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Dr. Ahmed A. Uthman, active in Kurdish groups May 1, 1931 -- Dec. 14, 2005

Services for Dr. Ahmed A. Uthman, a retired professor of oral medicine at the University at Buffalo Dental School and a leader in the Kurdish-American community, were held Saturday in his Williamsville home. Burial was in Clarence Fillmore Cemetery.

Dr. Uthman died last Wednesday in Williamsville from complications from Parkinson's disease. He was 74.

Born and raised in Sulaymaniyah, in the Kurdish portion of Iraq, he was an honors student in high school and was awarded a scholarship to study dentistry at Leeds University in England, graduating in 1957. In 1963, he received a fellowship in dental surgery from the Royal College of Surgeons of England.

Returning to Iraq, he ran a clinic and taught dentistry at the University of Baghdad until being appointed dean of the dental school in 1970.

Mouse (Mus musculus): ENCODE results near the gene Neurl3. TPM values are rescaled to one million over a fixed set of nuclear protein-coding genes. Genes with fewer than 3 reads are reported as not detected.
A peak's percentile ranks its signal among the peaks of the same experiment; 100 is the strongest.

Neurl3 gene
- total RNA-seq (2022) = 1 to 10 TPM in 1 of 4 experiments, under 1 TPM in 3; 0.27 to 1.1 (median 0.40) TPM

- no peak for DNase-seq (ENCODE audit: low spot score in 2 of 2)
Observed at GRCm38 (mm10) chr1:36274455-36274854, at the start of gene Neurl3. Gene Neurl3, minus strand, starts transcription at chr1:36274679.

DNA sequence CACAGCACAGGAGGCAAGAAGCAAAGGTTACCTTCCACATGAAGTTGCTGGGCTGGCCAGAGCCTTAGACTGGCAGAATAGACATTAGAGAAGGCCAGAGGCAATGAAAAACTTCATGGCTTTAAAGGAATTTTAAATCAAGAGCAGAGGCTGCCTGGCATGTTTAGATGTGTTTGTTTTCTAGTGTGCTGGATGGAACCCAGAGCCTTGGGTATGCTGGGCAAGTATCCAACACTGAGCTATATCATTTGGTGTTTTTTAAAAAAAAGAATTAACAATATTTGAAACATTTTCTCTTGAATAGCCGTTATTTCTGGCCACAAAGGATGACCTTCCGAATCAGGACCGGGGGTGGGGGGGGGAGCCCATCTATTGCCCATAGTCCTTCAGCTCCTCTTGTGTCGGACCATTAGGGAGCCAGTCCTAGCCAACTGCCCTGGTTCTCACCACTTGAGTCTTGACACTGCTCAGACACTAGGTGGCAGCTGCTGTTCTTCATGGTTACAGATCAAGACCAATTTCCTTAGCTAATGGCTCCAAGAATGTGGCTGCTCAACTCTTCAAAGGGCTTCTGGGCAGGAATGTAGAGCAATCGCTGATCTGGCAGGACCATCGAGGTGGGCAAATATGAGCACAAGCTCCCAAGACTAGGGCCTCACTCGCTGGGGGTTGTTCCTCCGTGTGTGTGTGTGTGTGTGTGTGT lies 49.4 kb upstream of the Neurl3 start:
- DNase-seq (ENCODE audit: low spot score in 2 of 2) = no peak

Shortly before leaving the country in 1972, he treated Saddam Hussein, then a vice president in the Iraqi government. Aside from an impacted canine tooth, he "had very good teeth -- excellent teeth," Dr. Uthman said two years ago in an interview in The Buffalo News.

He came to the UB Dental School as an exchange professor in 1972 and remained on the faculty until he retired in 1999. A leading expert on temporomandibular joint disorder, a jaw joint dysfunction, and an experienced clinician in oral medicine, he traveled and lectured extensively. He became an American citizen in 1980.

Dr. Uthman was a founding member and president of the Kurdish American Medical Association. He also was a founding member, secretary and executive vice president of the Kurdish National Congress of North America and a member of the board of the Washington Kurdish Institute.

Respected as a great Kurdish patriot and a pillar in the Kurdish community, he worked tirelessly to improve Kurdish rights in Iraq.

In 1974, he was part of a delegation that went to the United Nations to call attention to the plight of the Kurds. He led several pro-Kurdish teach-ins and demonstrations here in the early 1990s following the Gulf War.

Survivors include his wife of 49 years, the former Barbara Woollard; three daughters, Joanne Schultz, Vianne Canell and Suzanne Canell, all of Williamsville; a son, Allan of Buffalo; two brothers; three sisters; a half-brother; three half-sisters; and five grandchildren.

[ANDERSON]

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